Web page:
- Increase how much you water your watermelons when temperatures climb past 90°F (32°C).
- Add this solar mulch to help your vines grow.
Add mulch around the vines if you cannot keep the soil moist enough. Use plastic mulch for the best results. The mulch will help keep the soil warm while preventing water evaporation. Clear, blue, red, and green infrared-transmission solar mulch all work great for watermelons.
Can You Overwater Watermelons?
You can definitely overwater your watermelon vines. If the ground is soggy, swamping, or waterlogged, your watermelons can suffer. The excess water makes it impossible for the roots to absorb enough oxygen. The root system may even begin to rot, killing the plant.
- You can easily overwater your watermelons.
- A soggy ground is too wet for watermelons.
- Too much water prevents oxygen absorption and causes root rot.
- If your watermelons are splitting on the vine, your plants are overwatered.
Excess water can also result in your melons splitting on the vine. If your baby watermelons are developing splits in the fruit, decrease watering. Similarly, wilting or yellowed leaves are common signs that your watermelon has received too much water.
How Do You Know If Watermelons Need Water?
Yellow leaves are a common sign of underwatered watermelons. However, leaf discoloration can also occur when watermelons are receiving too much water. So, it’s essential to check the soil. If the top 1–2 inches (2.5–5 cm) of soil feels dry, your watermelons need water.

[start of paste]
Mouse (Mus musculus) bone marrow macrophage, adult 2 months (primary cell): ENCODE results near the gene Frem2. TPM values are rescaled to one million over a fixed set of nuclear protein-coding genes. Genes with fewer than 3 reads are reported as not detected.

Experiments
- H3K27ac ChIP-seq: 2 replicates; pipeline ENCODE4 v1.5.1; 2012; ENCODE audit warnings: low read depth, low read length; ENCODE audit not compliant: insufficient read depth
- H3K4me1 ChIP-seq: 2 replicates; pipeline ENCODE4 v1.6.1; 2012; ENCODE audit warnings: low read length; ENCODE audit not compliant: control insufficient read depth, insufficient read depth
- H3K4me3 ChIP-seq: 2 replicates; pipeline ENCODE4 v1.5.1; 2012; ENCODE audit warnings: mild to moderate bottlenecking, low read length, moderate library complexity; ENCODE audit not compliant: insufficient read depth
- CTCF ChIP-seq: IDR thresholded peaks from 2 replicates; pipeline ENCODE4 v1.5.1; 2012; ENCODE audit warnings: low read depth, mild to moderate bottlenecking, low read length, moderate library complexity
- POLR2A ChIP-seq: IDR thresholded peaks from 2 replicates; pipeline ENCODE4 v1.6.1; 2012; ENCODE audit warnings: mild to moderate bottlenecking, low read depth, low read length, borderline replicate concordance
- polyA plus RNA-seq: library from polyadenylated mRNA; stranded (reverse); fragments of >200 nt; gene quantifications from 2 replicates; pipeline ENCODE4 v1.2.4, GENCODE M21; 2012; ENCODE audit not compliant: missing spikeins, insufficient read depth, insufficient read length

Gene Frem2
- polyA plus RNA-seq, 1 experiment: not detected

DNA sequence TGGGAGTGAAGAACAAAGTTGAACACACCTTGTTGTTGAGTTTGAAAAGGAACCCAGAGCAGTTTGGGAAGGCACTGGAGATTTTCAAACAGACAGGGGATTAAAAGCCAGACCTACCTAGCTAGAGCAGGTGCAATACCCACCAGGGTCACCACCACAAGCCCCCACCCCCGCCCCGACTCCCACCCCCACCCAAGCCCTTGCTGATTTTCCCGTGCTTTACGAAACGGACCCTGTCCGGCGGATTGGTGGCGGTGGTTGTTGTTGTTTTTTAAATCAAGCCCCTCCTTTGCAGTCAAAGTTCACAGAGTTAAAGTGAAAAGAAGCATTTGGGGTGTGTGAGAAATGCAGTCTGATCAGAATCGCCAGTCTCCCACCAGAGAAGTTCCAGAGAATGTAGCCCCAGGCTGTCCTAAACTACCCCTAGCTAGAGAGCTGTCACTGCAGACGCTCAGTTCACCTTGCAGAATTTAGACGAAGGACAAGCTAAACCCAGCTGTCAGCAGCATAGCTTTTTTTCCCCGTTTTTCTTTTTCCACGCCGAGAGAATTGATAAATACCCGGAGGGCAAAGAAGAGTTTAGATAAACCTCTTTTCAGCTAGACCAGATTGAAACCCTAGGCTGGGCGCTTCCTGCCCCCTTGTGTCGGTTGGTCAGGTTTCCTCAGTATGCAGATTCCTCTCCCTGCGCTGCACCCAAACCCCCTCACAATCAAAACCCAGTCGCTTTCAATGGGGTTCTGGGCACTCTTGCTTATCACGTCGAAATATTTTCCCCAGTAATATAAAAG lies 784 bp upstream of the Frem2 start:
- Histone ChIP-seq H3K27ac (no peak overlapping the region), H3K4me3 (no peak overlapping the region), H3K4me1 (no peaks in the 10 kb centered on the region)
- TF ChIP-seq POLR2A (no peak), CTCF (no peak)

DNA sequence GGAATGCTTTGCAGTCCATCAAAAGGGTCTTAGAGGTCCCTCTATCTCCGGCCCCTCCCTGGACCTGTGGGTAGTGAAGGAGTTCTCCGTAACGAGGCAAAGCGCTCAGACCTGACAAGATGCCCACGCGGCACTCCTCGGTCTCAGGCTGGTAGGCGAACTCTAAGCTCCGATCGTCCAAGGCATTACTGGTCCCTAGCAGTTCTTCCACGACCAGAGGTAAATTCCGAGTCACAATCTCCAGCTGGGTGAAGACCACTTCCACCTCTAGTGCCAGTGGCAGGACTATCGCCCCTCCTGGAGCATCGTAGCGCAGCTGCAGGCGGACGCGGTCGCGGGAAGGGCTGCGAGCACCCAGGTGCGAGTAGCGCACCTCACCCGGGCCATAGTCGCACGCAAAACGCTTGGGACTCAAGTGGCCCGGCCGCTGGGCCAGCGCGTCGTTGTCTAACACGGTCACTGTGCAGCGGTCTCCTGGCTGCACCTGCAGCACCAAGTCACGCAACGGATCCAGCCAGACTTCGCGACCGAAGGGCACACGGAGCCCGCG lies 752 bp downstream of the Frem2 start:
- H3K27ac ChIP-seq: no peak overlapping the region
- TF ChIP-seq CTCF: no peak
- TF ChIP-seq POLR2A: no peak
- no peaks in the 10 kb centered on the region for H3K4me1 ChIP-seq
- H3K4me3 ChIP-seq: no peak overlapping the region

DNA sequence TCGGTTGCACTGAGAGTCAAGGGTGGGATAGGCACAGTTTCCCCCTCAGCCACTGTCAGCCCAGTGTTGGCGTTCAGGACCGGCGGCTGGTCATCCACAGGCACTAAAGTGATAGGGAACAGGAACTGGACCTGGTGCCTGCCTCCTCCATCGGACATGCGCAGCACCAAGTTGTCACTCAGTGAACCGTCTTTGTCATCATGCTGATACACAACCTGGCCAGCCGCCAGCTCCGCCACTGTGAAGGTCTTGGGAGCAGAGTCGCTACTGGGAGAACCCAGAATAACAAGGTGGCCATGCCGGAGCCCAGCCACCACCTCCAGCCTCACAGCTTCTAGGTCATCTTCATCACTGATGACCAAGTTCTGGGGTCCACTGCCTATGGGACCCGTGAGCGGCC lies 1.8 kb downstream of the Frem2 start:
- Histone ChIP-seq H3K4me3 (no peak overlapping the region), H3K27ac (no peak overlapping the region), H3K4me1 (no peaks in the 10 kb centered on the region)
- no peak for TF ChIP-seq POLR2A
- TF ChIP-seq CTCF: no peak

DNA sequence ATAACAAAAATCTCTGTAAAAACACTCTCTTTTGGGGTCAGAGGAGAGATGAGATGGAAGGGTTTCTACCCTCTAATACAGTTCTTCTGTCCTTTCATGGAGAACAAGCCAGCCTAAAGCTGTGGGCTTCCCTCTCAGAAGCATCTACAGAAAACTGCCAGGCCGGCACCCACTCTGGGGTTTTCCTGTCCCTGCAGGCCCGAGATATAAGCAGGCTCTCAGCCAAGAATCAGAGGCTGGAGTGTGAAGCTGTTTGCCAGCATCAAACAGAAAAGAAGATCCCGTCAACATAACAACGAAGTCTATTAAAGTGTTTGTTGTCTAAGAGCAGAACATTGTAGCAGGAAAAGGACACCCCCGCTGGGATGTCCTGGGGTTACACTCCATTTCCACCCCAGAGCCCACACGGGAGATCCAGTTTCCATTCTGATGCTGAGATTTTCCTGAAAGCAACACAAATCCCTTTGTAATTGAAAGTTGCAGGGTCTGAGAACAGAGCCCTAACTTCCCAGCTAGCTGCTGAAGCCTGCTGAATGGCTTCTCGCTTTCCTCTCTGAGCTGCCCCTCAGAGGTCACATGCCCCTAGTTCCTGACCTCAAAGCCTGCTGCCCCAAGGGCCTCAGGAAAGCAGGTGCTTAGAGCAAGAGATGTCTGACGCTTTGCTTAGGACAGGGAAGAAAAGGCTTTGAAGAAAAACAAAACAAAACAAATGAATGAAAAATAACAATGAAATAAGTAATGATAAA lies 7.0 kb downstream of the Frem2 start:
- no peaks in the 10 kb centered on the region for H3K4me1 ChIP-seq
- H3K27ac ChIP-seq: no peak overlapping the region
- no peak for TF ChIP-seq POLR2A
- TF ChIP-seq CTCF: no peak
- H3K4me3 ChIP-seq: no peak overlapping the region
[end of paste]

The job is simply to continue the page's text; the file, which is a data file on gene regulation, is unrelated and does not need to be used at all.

- Yellow leaves that feel dry to the touch are a sign that your watermelon plant lacks water.
- Provide water when the top 1–2 inches (2.5–5 cm) of soil feels dry.
- Slow growth—signified by a lack of new leaves and flowers—means your watermelon plant isn’t getting enough water.
Slow growth is another sign that your watermelon plants lack water. If you are not seeing new growth, flowers, or fruits, your watermelons may not be getting enough water. Remember to keep the soil moist without creating soggy conditions. Consistently moist soil is the best thing to ensure healthy watermelon growth.
Do Watermelons Require Lots of Water?
Watermelons do not require lots of water, but they do thrive in consistently moist soil. To dial in your watermelon watering tactics, follow these tips:
- Give your vines 2 inches (5 cm) of water per week until the first fruits appear.
- Decrease the watering amount to 1 inch (2.5 cm) per week once fruit starts to grow.
- You can provide 2 inches of water with 30 minutes from a soaker hose.
- 15 minutes with a soaker hose will provide 1 inch of water.
- Water watermelons 1–2 times per week when temperatures are below 90°F (32°C).
- When temperatures rise above 90°F (32°C), increase watering to once per day.
- Watermelons thrive in soil that is consistently moist, but not soggy.
- If the soil is allowed to dry out between waterings, it can stunt watermelon growth.
Watermelons have a long growing season. So, consider setting up a soaker hose to streamline the watering process. Even with this system, it’s best to check on your plants daily. By monitoring soil conditions and making small adjustments to your watering schedule, you’ll get a nice harvest of tasty watermelons.